The past, present and future of 

Neuroscience in southern Africa

Liverpool John Moores University, UK

Dr Samantha Brooks 



Working Memory for Cognitive Control in Anorexia versus Addiction: A Bayesian Brain Perspective

Kate Cockcroft


The fourth seminar in the series was held on Thursday 26th October 2017 in the cartoon room at JIAS. The presenter, Dr Samantha Brooks, then based at the University of Cape Town presented on 'Working Memory for Cognitive Control in Anorexia versus Addiction: A Bayesian Brain Perspective'.

We are living in a world that is extremely stimulating and impulse-driven. It is perhaps no coincidence that we are experiencing huge crises in terms of social unrest in South Africa and across the globe, fueled by an abundance and instant availability of food, drugs, consumer goods, sex – all appetitive processes.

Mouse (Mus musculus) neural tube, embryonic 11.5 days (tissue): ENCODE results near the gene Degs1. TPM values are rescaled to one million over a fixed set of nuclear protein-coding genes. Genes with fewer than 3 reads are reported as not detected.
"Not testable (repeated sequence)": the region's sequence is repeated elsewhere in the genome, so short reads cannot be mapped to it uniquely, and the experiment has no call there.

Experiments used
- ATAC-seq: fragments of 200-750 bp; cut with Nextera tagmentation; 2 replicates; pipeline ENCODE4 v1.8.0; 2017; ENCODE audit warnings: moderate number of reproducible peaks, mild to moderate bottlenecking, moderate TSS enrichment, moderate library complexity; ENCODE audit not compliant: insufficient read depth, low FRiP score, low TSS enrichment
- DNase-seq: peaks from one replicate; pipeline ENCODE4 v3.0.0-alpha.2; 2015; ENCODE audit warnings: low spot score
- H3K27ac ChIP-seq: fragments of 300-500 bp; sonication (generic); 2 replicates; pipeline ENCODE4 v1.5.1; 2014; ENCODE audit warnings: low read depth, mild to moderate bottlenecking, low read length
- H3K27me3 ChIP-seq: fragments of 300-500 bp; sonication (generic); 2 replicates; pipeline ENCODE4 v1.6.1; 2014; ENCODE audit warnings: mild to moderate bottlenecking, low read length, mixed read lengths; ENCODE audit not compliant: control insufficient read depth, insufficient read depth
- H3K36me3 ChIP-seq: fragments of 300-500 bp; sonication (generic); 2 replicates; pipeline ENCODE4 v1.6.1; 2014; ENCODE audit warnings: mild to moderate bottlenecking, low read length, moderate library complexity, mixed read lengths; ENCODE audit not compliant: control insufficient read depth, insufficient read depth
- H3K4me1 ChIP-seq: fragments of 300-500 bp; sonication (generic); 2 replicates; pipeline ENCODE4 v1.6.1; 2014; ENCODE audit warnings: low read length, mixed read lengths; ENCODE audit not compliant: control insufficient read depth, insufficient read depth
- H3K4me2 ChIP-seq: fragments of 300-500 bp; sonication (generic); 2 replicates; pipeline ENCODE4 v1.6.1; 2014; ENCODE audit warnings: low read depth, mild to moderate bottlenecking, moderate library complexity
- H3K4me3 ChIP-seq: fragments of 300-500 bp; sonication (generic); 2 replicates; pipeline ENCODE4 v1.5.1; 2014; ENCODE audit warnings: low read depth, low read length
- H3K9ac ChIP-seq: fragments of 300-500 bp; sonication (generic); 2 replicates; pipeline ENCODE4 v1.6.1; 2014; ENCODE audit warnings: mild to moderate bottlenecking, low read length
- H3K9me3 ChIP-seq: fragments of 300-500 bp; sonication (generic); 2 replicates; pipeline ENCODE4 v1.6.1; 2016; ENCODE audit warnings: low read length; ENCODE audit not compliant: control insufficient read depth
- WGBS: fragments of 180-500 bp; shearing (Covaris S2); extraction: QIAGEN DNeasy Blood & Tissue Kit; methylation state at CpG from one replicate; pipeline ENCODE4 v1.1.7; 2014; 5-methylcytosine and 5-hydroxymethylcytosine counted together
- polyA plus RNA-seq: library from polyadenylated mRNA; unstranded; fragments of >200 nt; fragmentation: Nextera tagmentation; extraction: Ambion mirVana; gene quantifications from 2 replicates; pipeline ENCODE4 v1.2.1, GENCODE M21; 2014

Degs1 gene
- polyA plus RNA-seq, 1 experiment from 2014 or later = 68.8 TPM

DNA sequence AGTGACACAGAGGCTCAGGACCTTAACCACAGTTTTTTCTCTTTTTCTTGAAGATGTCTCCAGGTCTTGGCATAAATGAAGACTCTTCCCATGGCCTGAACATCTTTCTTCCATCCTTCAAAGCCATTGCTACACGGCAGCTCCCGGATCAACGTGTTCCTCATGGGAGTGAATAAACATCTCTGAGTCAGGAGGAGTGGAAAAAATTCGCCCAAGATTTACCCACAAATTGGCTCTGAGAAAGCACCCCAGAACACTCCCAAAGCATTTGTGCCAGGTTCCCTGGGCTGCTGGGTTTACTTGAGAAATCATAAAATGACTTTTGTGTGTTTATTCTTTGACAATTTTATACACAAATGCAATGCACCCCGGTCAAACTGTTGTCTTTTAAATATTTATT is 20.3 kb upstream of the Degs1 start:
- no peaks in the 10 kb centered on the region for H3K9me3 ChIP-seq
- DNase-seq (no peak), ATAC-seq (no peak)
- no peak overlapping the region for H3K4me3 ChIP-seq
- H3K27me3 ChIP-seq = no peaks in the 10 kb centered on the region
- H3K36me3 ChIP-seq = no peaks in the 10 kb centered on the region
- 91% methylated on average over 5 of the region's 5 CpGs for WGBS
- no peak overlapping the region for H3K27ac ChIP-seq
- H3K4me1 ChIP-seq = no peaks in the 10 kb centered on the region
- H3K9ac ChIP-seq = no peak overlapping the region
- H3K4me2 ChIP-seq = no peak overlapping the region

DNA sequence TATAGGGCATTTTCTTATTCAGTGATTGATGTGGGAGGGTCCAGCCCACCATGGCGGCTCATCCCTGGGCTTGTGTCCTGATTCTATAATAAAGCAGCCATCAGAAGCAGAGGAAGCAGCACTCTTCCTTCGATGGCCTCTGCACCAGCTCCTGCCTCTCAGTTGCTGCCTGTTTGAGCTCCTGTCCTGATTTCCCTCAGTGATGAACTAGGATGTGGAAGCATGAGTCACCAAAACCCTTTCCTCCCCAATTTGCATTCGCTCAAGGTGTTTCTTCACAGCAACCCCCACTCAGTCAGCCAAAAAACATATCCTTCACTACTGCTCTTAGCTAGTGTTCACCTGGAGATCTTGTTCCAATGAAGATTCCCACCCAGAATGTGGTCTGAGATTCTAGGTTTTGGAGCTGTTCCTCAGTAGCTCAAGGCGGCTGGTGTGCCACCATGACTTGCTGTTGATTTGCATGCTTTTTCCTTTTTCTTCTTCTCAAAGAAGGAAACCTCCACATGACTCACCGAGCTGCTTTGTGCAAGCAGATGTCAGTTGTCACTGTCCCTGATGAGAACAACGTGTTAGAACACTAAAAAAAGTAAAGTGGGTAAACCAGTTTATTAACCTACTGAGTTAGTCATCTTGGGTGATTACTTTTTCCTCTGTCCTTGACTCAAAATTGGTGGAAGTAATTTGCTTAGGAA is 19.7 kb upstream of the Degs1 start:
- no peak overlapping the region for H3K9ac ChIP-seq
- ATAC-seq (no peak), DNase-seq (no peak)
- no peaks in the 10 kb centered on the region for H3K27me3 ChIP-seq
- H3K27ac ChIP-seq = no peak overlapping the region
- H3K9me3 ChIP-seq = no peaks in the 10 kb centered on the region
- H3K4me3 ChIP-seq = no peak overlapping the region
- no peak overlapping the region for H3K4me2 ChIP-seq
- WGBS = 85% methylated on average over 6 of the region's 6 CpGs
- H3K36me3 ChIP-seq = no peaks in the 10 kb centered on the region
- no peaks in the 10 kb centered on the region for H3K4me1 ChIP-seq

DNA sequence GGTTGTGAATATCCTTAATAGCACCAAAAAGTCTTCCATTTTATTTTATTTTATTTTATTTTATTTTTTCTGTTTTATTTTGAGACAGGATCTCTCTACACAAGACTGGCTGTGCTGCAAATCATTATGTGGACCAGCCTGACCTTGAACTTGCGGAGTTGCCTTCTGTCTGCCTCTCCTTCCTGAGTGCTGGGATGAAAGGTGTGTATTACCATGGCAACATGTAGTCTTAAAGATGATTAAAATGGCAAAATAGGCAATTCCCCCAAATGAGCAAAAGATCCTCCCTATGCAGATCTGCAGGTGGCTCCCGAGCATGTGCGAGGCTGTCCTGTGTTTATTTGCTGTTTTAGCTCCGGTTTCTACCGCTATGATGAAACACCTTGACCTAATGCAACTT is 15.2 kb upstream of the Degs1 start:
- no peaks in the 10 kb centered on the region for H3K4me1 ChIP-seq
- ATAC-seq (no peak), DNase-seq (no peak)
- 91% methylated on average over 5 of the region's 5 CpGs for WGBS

This talk highlighted some of the neurobiological theory and evidence that explains how working memory enables cognitive control over appetitive processes such as eating and drug-taking. From the basis of the extremes of an impulse control spectrum model, Dr Brooks described brain imaging data from studies in anorexia nervosa versus substance use disorder to understand the neurocognitive basis of cognitive control.


Dr Brooks touched on Bayesian Brain theory, particularly related to epistemic foraging versus jumping to conclusions, to help to explain a novel training adjunct to treatment for impulse control that Dr Brooks’s team has been developing. Working memory training may harness inherent neural plasticity in brain circuits underlying impulse control.

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